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How to Disable Directory Listing in cPanel

If you’ve ever visited a URL that leads to a directory that does not have an index file, you’ve probably seen a list of the files in the directory. That means indexing is turned on for that online folder.

indexing is turned on for this directory

That is the default configuration for most web servers. In most cases, though, we don’t want to display the contents of a directory. Listing our files like that is a breach of privacy. But worse, it can be a security risk.

So let’s prevent it from happening on our sites. In this tutorial, I’m going to show you how to disable directory listing using cPanel.

There are a couple of different ways to turn off directory indexing using cPanel. We’ll start with configuring the indexes directly.

Disable Directory Listing in cPanel

Log in to cPanel.

In the “Advanced” section, click the “Indexes” link or icon.

in the "Advanced" section, click the "Indexes" link or icon

You’ll see the directory structure for your website.

To enter a directory, click the folder icon.

To configure a directory—to turn indexing on or off—click the directory name.

click the directory name

In this tutorial, we’re going to turn indexing off for only one directory. So we’ll click the folder icon for public_html.

Once we’re in the public_html directory, we’ll click the name of the directory where we want to turn off indexing.

click the name of the directory where we want to turn off indexing

Select the “No Indexing” option and click the “Save” button.

select the “No Indexing” option and click the “Save” button

The other available options:

  • Default System Indexing is the default set by your hosting provider. It could be on or off.
  • No Indexing disables directory listing. That’s what we’re doing in this tutorial.
  • Standard Indexing allows directory listing. This makes the names of the files and directories visible to visitors.
  • Fancy Indexing also allows directory listing, but a visitor can see the file names and directories as well as file descriptions.

The success message should say, “…indexes are now: Off”

the success message should say, "...indexes are now: Off"

Now if you go to the URL, instead of a file list you should see a 403 error.

you should see a 404 error

Using cPanel File Manager to Disable Directory Listing in cPanel

Our destination here is the same as the previous method, but we’re taking a different route to get there. If you work in the cPanel File Manager a lot, you may prefer this method.

In the “Files” section of cPanel, click the “File Manager” link or icon.

click the "File Manager" link or icon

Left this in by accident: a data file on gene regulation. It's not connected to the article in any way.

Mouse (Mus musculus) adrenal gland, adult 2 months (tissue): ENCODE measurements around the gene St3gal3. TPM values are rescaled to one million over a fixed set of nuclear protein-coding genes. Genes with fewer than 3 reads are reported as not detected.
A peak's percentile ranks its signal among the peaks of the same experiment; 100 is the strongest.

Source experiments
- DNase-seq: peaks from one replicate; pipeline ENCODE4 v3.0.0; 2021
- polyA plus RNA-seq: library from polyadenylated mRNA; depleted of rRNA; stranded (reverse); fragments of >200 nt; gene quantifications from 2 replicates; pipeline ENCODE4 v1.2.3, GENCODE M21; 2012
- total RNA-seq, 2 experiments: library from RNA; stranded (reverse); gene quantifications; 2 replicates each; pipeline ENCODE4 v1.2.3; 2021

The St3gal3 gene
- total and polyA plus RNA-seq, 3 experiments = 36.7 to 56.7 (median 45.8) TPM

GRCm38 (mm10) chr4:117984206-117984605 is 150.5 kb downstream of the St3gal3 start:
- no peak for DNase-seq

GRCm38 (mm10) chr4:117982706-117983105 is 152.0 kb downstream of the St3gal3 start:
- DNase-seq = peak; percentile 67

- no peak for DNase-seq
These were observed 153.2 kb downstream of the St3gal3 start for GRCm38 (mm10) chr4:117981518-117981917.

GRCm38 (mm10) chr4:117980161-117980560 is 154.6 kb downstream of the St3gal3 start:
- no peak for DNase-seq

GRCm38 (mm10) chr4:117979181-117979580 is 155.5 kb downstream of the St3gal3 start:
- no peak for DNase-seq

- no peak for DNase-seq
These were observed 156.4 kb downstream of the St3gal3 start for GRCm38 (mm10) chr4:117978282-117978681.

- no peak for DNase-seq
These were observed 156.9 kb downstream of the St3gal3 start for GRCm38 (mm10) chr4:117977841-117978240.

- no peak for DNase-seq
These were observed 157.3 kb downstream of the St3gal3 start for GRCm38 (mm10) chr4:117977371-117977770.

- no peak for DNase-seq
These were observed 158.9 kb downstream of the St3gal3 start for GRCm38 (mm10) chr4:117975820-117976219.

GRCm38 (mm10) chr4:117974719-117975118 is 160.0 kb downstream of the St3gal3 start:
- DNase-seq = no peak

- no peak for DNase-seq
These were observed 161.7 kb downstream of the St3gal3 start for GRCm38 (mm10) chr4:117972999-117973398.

You want the directory name to be in the right pane. So for our example, we click “public_html” in the left pane to get our “demo” directory listed in the right.

Click the directory name to select it, then right click. Mac users may use CMD+click to open this list.

From the drop-down menu, select “Manage Indices.”

from the drop-down menu select "Manage Indices"

Now we’re back at the same “Indexes” page that we saw in the first method.

Select the “No Indexing” option and click the “Save” button.

select the “No Indexing” option and click the “Save” button

Is It Really Dangerous to Allow the Listing of Files in a Directory?

Not always.

There are situations where you may want to allow public access to a list of files. Though directory listing to expose file names and links is less commonly used than it used to be.

Modern websites will usually format downloadable file lists to match the layout of the site.

In the example here, I listed the contents of a directory that contained images. That in and of itself is not a security risk. All it allows is the downloading of the images.

Where we run into potential problems is when we allow the listing of more sensitive files.

Listing files for an application that is written in PHP or a similar language where configuration or included files might be stored in a publicly accessible directory could make your site (or even your server) vulnerable.

A WordPress configuration file, for example—the wp-config.php file—contains everything someone would need to access your database. And it’s all there in plain text. Files like those should obviously be kept from view.

But others, like include files, can contain “clues” that could lead to increased hacking vulnerability.

An Ounce of Prevention…

Best practices tell us not to store those kinds of configuration files in public directories, but it’s something that most of us are guilty of doing. I mean, WordPress does it, so how bad could it be, right?

Even if we don’t do it on purpose, there are ways we can inadvertently expose sensitive files, so turning directory indexing off everywhere there’s the potential for a problem can’t hurt.

Have you ever checked your directory indexing? Are there cases you can think of where you would purposely want to list files in a directory?

Author: Michael Phillips

Michael Phillips is a web hosting industry veteran, helping people make the most of their web presence since 1995.

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